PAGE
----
Pop Music From A Kiddie POV: 1962 Part 1

LET’S TWIST AGAIN – Chubby Checker (4 weeks)

In the USA The Twist was the track that started the dance craze that travelled the world and back again, but in the UK it was the follow-up Let’s Twist Again that was everywhere. By 1975, when both tracks were hits again in the UK charts as a double A Side, it was Twist Again that was a John Asher (TV presenter) hit cover version sparking the chart revisit of Chubby Chucker – not The Twist, which I’d never heard before. Culturally this track was famous, everyone was Twisting at do’s, it sparked a run of dance hits for Chubby and his Fats Domino-inspired name. A bit chubby maybe, but still pretty young.

For me, I just remember it as a bit of fun, a song everyone knew, the whole family, kids in the playground, the Queen, anyone who hadn’t been living in a derelict air-raid shelter really. The Twist eventually had it’s day in the sun with the Fat Boys giving Chubby an 80’s boost with their dance-rap 80’s version, which was pretty big – but not culturally massive like first-time round. Chubby amazingly is still in his 70’s and has outlived one of his Fat Boys colleagues…



THE HOLE IN THE GROUND – Bernard Cribbins (6 weeks)


TV and film comic actor Bernard Cribbins was another well-known face in the 60’s, star of many a British Carry On movie, TV sitcom, and even Doctor Who movie versions of the TV series with Daleks, another national craze of the time, including me. I was mad on Doctor Who and pop music. I loved other stuff, too, but those were the things I obsessively wrote about in my early schoolbooks of the time in 1964 – still have ‘em as proof! This novelty comedy track was on telly quite a bit, and a staple of kiddie-based radio shows. Bernard appealed to kids with his well-meaning-but-gormless roles, the bloke next door who was a bit slapstick, a bit funny.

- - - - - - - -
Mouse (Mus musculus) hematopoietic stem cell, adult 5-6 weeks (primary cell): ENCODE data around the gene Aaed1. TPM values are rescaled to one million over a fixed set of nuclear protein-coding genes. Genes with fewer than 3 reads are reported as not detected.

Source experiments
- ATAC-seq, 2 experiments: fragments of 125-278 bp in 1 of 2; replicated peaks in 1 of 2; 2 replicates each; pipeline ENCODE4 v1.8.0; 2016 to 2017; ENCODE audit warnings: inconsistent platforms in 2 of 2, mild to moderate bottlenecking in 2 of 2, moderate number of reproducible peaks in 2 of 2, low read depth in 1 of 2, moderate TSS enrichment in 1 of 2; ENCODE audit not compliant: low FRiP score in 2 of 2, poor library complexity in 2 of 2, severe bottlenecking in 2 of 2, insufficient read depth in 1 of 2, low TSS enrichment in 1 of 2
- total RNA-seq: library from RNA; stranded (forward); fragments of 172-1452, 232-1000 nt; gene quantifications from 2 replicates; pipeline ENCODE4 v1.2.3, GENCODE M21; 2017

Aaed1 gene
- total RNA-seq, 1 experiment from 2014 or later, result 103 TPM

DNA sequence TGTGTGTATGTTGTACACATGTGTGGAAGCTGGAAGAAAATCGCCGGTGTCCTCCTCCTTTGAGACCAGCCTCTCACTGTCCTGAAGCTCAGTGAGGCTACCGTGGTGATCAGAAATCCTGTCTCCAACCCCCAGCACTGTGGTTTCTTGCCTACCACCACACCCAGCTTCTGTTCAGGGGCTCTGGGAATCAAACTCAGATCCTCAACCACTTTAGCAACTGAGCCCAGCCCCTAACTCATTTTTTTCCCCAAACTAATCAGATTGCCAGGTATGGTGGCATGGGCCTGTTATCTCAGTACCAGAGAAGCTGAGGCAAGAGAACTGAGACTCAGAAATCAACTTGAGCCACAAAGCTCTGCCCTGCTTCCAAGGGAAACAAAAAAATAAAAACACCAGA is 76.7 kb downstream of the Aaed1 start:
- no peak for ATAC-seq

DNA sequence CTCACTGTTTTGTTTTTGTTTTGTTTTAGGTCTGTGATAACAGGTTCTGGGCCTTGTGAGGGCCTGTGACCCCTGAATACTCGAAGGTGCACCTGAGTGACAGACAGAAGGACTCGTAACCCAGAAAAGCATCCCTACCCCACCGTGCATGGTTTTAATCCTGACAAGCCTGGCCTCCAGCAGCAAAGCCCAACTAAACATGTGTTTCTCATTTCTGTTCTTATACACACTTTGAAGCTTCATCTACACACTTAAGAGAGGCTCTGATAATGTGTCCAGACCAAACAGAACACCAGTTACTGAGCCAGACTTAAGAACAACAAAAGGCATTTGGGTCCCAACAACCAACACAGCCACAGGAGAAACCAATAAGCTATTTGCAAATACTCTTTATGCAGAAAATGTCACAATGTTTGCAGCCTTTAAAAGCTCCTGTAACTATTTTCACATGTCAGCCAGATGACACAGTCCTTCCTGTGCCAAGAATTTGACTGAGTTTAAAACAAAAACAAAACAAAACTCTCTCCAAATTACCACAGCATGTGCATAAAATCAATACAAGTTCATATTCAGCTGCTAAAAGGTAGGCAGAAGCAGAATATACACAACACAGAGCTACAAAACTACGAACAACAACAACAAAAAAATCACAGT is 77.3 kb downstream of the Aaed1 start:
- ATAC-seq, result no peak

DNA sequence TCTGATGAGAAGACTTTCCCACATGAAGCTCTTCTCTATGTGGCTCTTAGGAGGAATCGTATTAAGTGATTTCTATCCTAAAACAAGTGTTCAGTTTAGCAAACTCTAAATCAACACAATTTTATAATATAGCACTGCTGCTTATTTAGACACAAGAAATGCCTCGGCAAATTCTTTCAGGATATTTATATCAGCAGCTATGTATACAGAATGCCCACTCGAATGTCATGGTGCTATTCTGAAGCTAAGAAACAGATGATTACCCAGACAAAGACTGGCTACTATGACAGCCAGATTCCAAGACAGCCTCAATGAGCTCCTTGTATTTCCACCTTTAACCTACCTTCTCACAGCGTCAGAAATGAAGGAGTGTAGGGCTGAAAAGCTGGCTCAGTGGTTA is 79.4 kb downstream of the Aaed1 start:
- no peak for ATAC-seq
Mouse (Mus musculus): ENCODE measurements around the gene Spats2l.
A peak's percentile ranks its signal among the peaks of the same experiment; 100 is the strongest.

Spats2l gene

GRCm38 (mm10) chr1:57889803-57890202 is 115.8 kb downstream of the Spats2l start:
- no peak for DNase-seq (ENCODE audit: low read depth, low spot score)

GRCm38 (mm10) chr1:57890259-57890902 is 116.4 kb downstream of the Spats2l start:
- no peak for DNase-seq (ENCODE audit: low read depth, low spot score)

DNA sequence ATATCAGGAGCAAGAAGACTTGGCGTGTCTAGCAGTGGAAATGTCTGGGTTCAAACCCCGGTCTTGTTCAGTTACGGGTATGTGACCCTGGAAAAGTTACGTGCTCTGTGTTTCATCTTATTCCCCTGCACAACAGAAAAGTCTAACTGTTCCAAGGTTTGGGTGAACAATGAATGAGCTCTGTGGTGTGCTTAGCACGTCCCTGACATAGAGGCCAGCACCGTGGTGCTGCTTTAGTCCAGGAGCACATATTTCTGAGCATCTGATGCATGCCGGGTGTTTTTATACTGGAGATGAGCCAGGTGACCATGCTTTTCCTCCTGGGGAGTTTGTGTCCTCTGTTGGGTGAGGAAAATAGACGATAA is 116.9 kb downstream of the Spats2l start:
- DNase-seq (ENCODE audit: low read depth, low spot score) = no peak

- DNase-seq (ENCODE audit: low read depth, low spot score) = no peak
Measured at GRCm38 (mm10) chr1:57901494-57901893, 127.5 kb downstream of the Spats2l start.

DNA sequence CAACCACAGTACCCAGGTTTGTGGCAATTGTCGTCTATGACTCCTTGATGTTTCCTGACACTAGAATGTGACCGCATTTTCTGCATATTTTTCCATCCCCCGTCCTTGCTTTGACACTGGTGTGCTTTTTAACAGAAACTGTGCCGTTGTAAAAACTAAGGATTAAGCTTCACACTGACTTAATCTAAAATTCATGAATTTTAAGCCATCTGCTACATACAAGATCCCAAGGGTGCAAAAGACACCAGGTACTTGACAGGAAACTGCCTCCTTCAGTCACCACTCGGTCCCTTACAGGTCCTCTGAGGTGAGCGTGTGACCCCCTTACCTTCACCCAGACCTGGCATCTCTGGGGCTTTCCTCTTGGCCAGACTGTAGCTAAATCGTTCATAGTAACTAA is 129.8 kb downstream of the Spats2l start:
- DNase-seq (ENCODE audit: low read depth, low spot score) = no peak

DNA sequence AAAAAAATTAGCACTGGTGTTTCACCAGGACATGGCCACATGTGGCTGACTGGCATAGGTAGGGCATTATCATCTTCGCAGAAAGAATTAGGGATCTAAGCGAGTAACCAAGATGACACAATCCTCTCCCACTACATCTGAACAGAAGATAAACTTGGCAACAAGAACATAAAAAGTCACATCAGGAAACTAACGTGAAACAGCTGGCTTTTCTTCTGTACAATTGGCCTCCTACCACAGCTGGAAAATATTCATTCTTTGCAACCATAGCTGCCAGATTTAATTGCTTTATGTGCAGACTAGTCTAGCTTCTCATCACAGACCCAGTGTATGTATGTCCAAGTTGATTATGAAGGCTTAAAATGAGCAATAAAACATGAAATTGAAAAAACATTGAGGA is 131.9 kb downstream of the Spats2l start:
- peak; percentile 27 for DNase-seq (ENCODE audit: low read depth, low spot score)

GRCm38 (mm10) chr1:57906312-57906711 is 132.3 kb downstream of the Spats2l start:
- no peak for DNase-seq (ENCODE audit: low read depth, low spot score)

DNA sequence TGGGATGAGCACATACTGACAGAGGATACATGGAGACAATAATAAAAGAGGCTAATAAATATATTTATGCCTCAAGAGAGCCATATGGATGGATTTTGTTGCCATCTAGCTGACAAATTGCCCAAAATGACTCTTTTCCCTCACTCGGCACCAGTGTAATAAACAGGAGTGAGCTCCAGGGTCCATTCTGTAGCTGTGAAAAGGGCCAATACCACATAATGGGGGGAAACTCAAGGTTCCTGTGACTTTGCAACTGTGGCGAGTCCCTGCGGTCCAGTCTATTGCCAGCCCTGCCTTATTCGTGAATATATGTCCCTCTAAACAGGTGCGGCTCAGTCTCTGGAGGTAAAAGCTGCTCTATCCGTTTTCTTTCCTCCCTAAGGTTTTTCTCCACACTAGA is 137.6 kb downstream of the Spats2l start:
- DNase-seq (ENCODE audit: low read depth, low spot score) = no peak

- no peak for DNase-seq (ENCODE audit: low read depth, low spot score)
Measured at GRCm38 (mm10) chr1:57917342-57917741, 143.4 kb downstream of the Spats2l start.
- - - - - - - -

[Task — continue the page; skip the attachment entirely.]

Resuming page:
Hole In The Ground is still mildly amusing, a sort of working-bloke wry mickey-take of the role of manual labouring working class blokes and the management toffs ordering them about. Ooh political! It ends with the news that the toff got buried in the hole with his bowler hat sticking up, the very hole causing the disagreement between the two-sides. Not sure that’s entirely get-away-able in these days where comedy has to conform to political correctness, but it’s all about the image and the annoying social classes, not the intimation he’d been murdered. It IS a kids record though, and nursery rhymes and fairy stories are just as blunt in imagery!



WONDERFUL LAND – The Shadows (5 weeks)

The Shads were very famous, they supported Cliff on his records, on TV spots, in his movies, and had their own massive twanging Hank Marvin-based instrumental career to boot. It was impossible not to know who they were, they were always on TV with their years-long run of hits. The things was, though, because they had no lyrics there was no hook, for specific songs, to latch onto for me, apart from a couple of exceptions, Wonderful Land being the obvious exception.

Laden with sweeping strings, an uplifting melody, and some great riffing, it’s their biggest-selling and best track, still sounding great 50-odd years later, albeit in a period-charm fashion. I can’t link it to any time and place, I wouldn’t have known the title of the tune, but I was aware that I liked it when I heard it, and continued to like it whenever it popped up on oldies plays on the radio – until I eventually bought it on various 60’s compilation albums, by which time I appreciated just how good it was as I revisited my childhood faves, sounding dated and very-old-fashioned they might have been with the super-speed passing sophistication of recording methods and music evolving into the 70’s, but by the 80’s 60’s nostalgia was all the rage with music, pop culture generally, and with me.



COME OUTSIDE – Mike Sarne with Wendy Richard (8 weeks)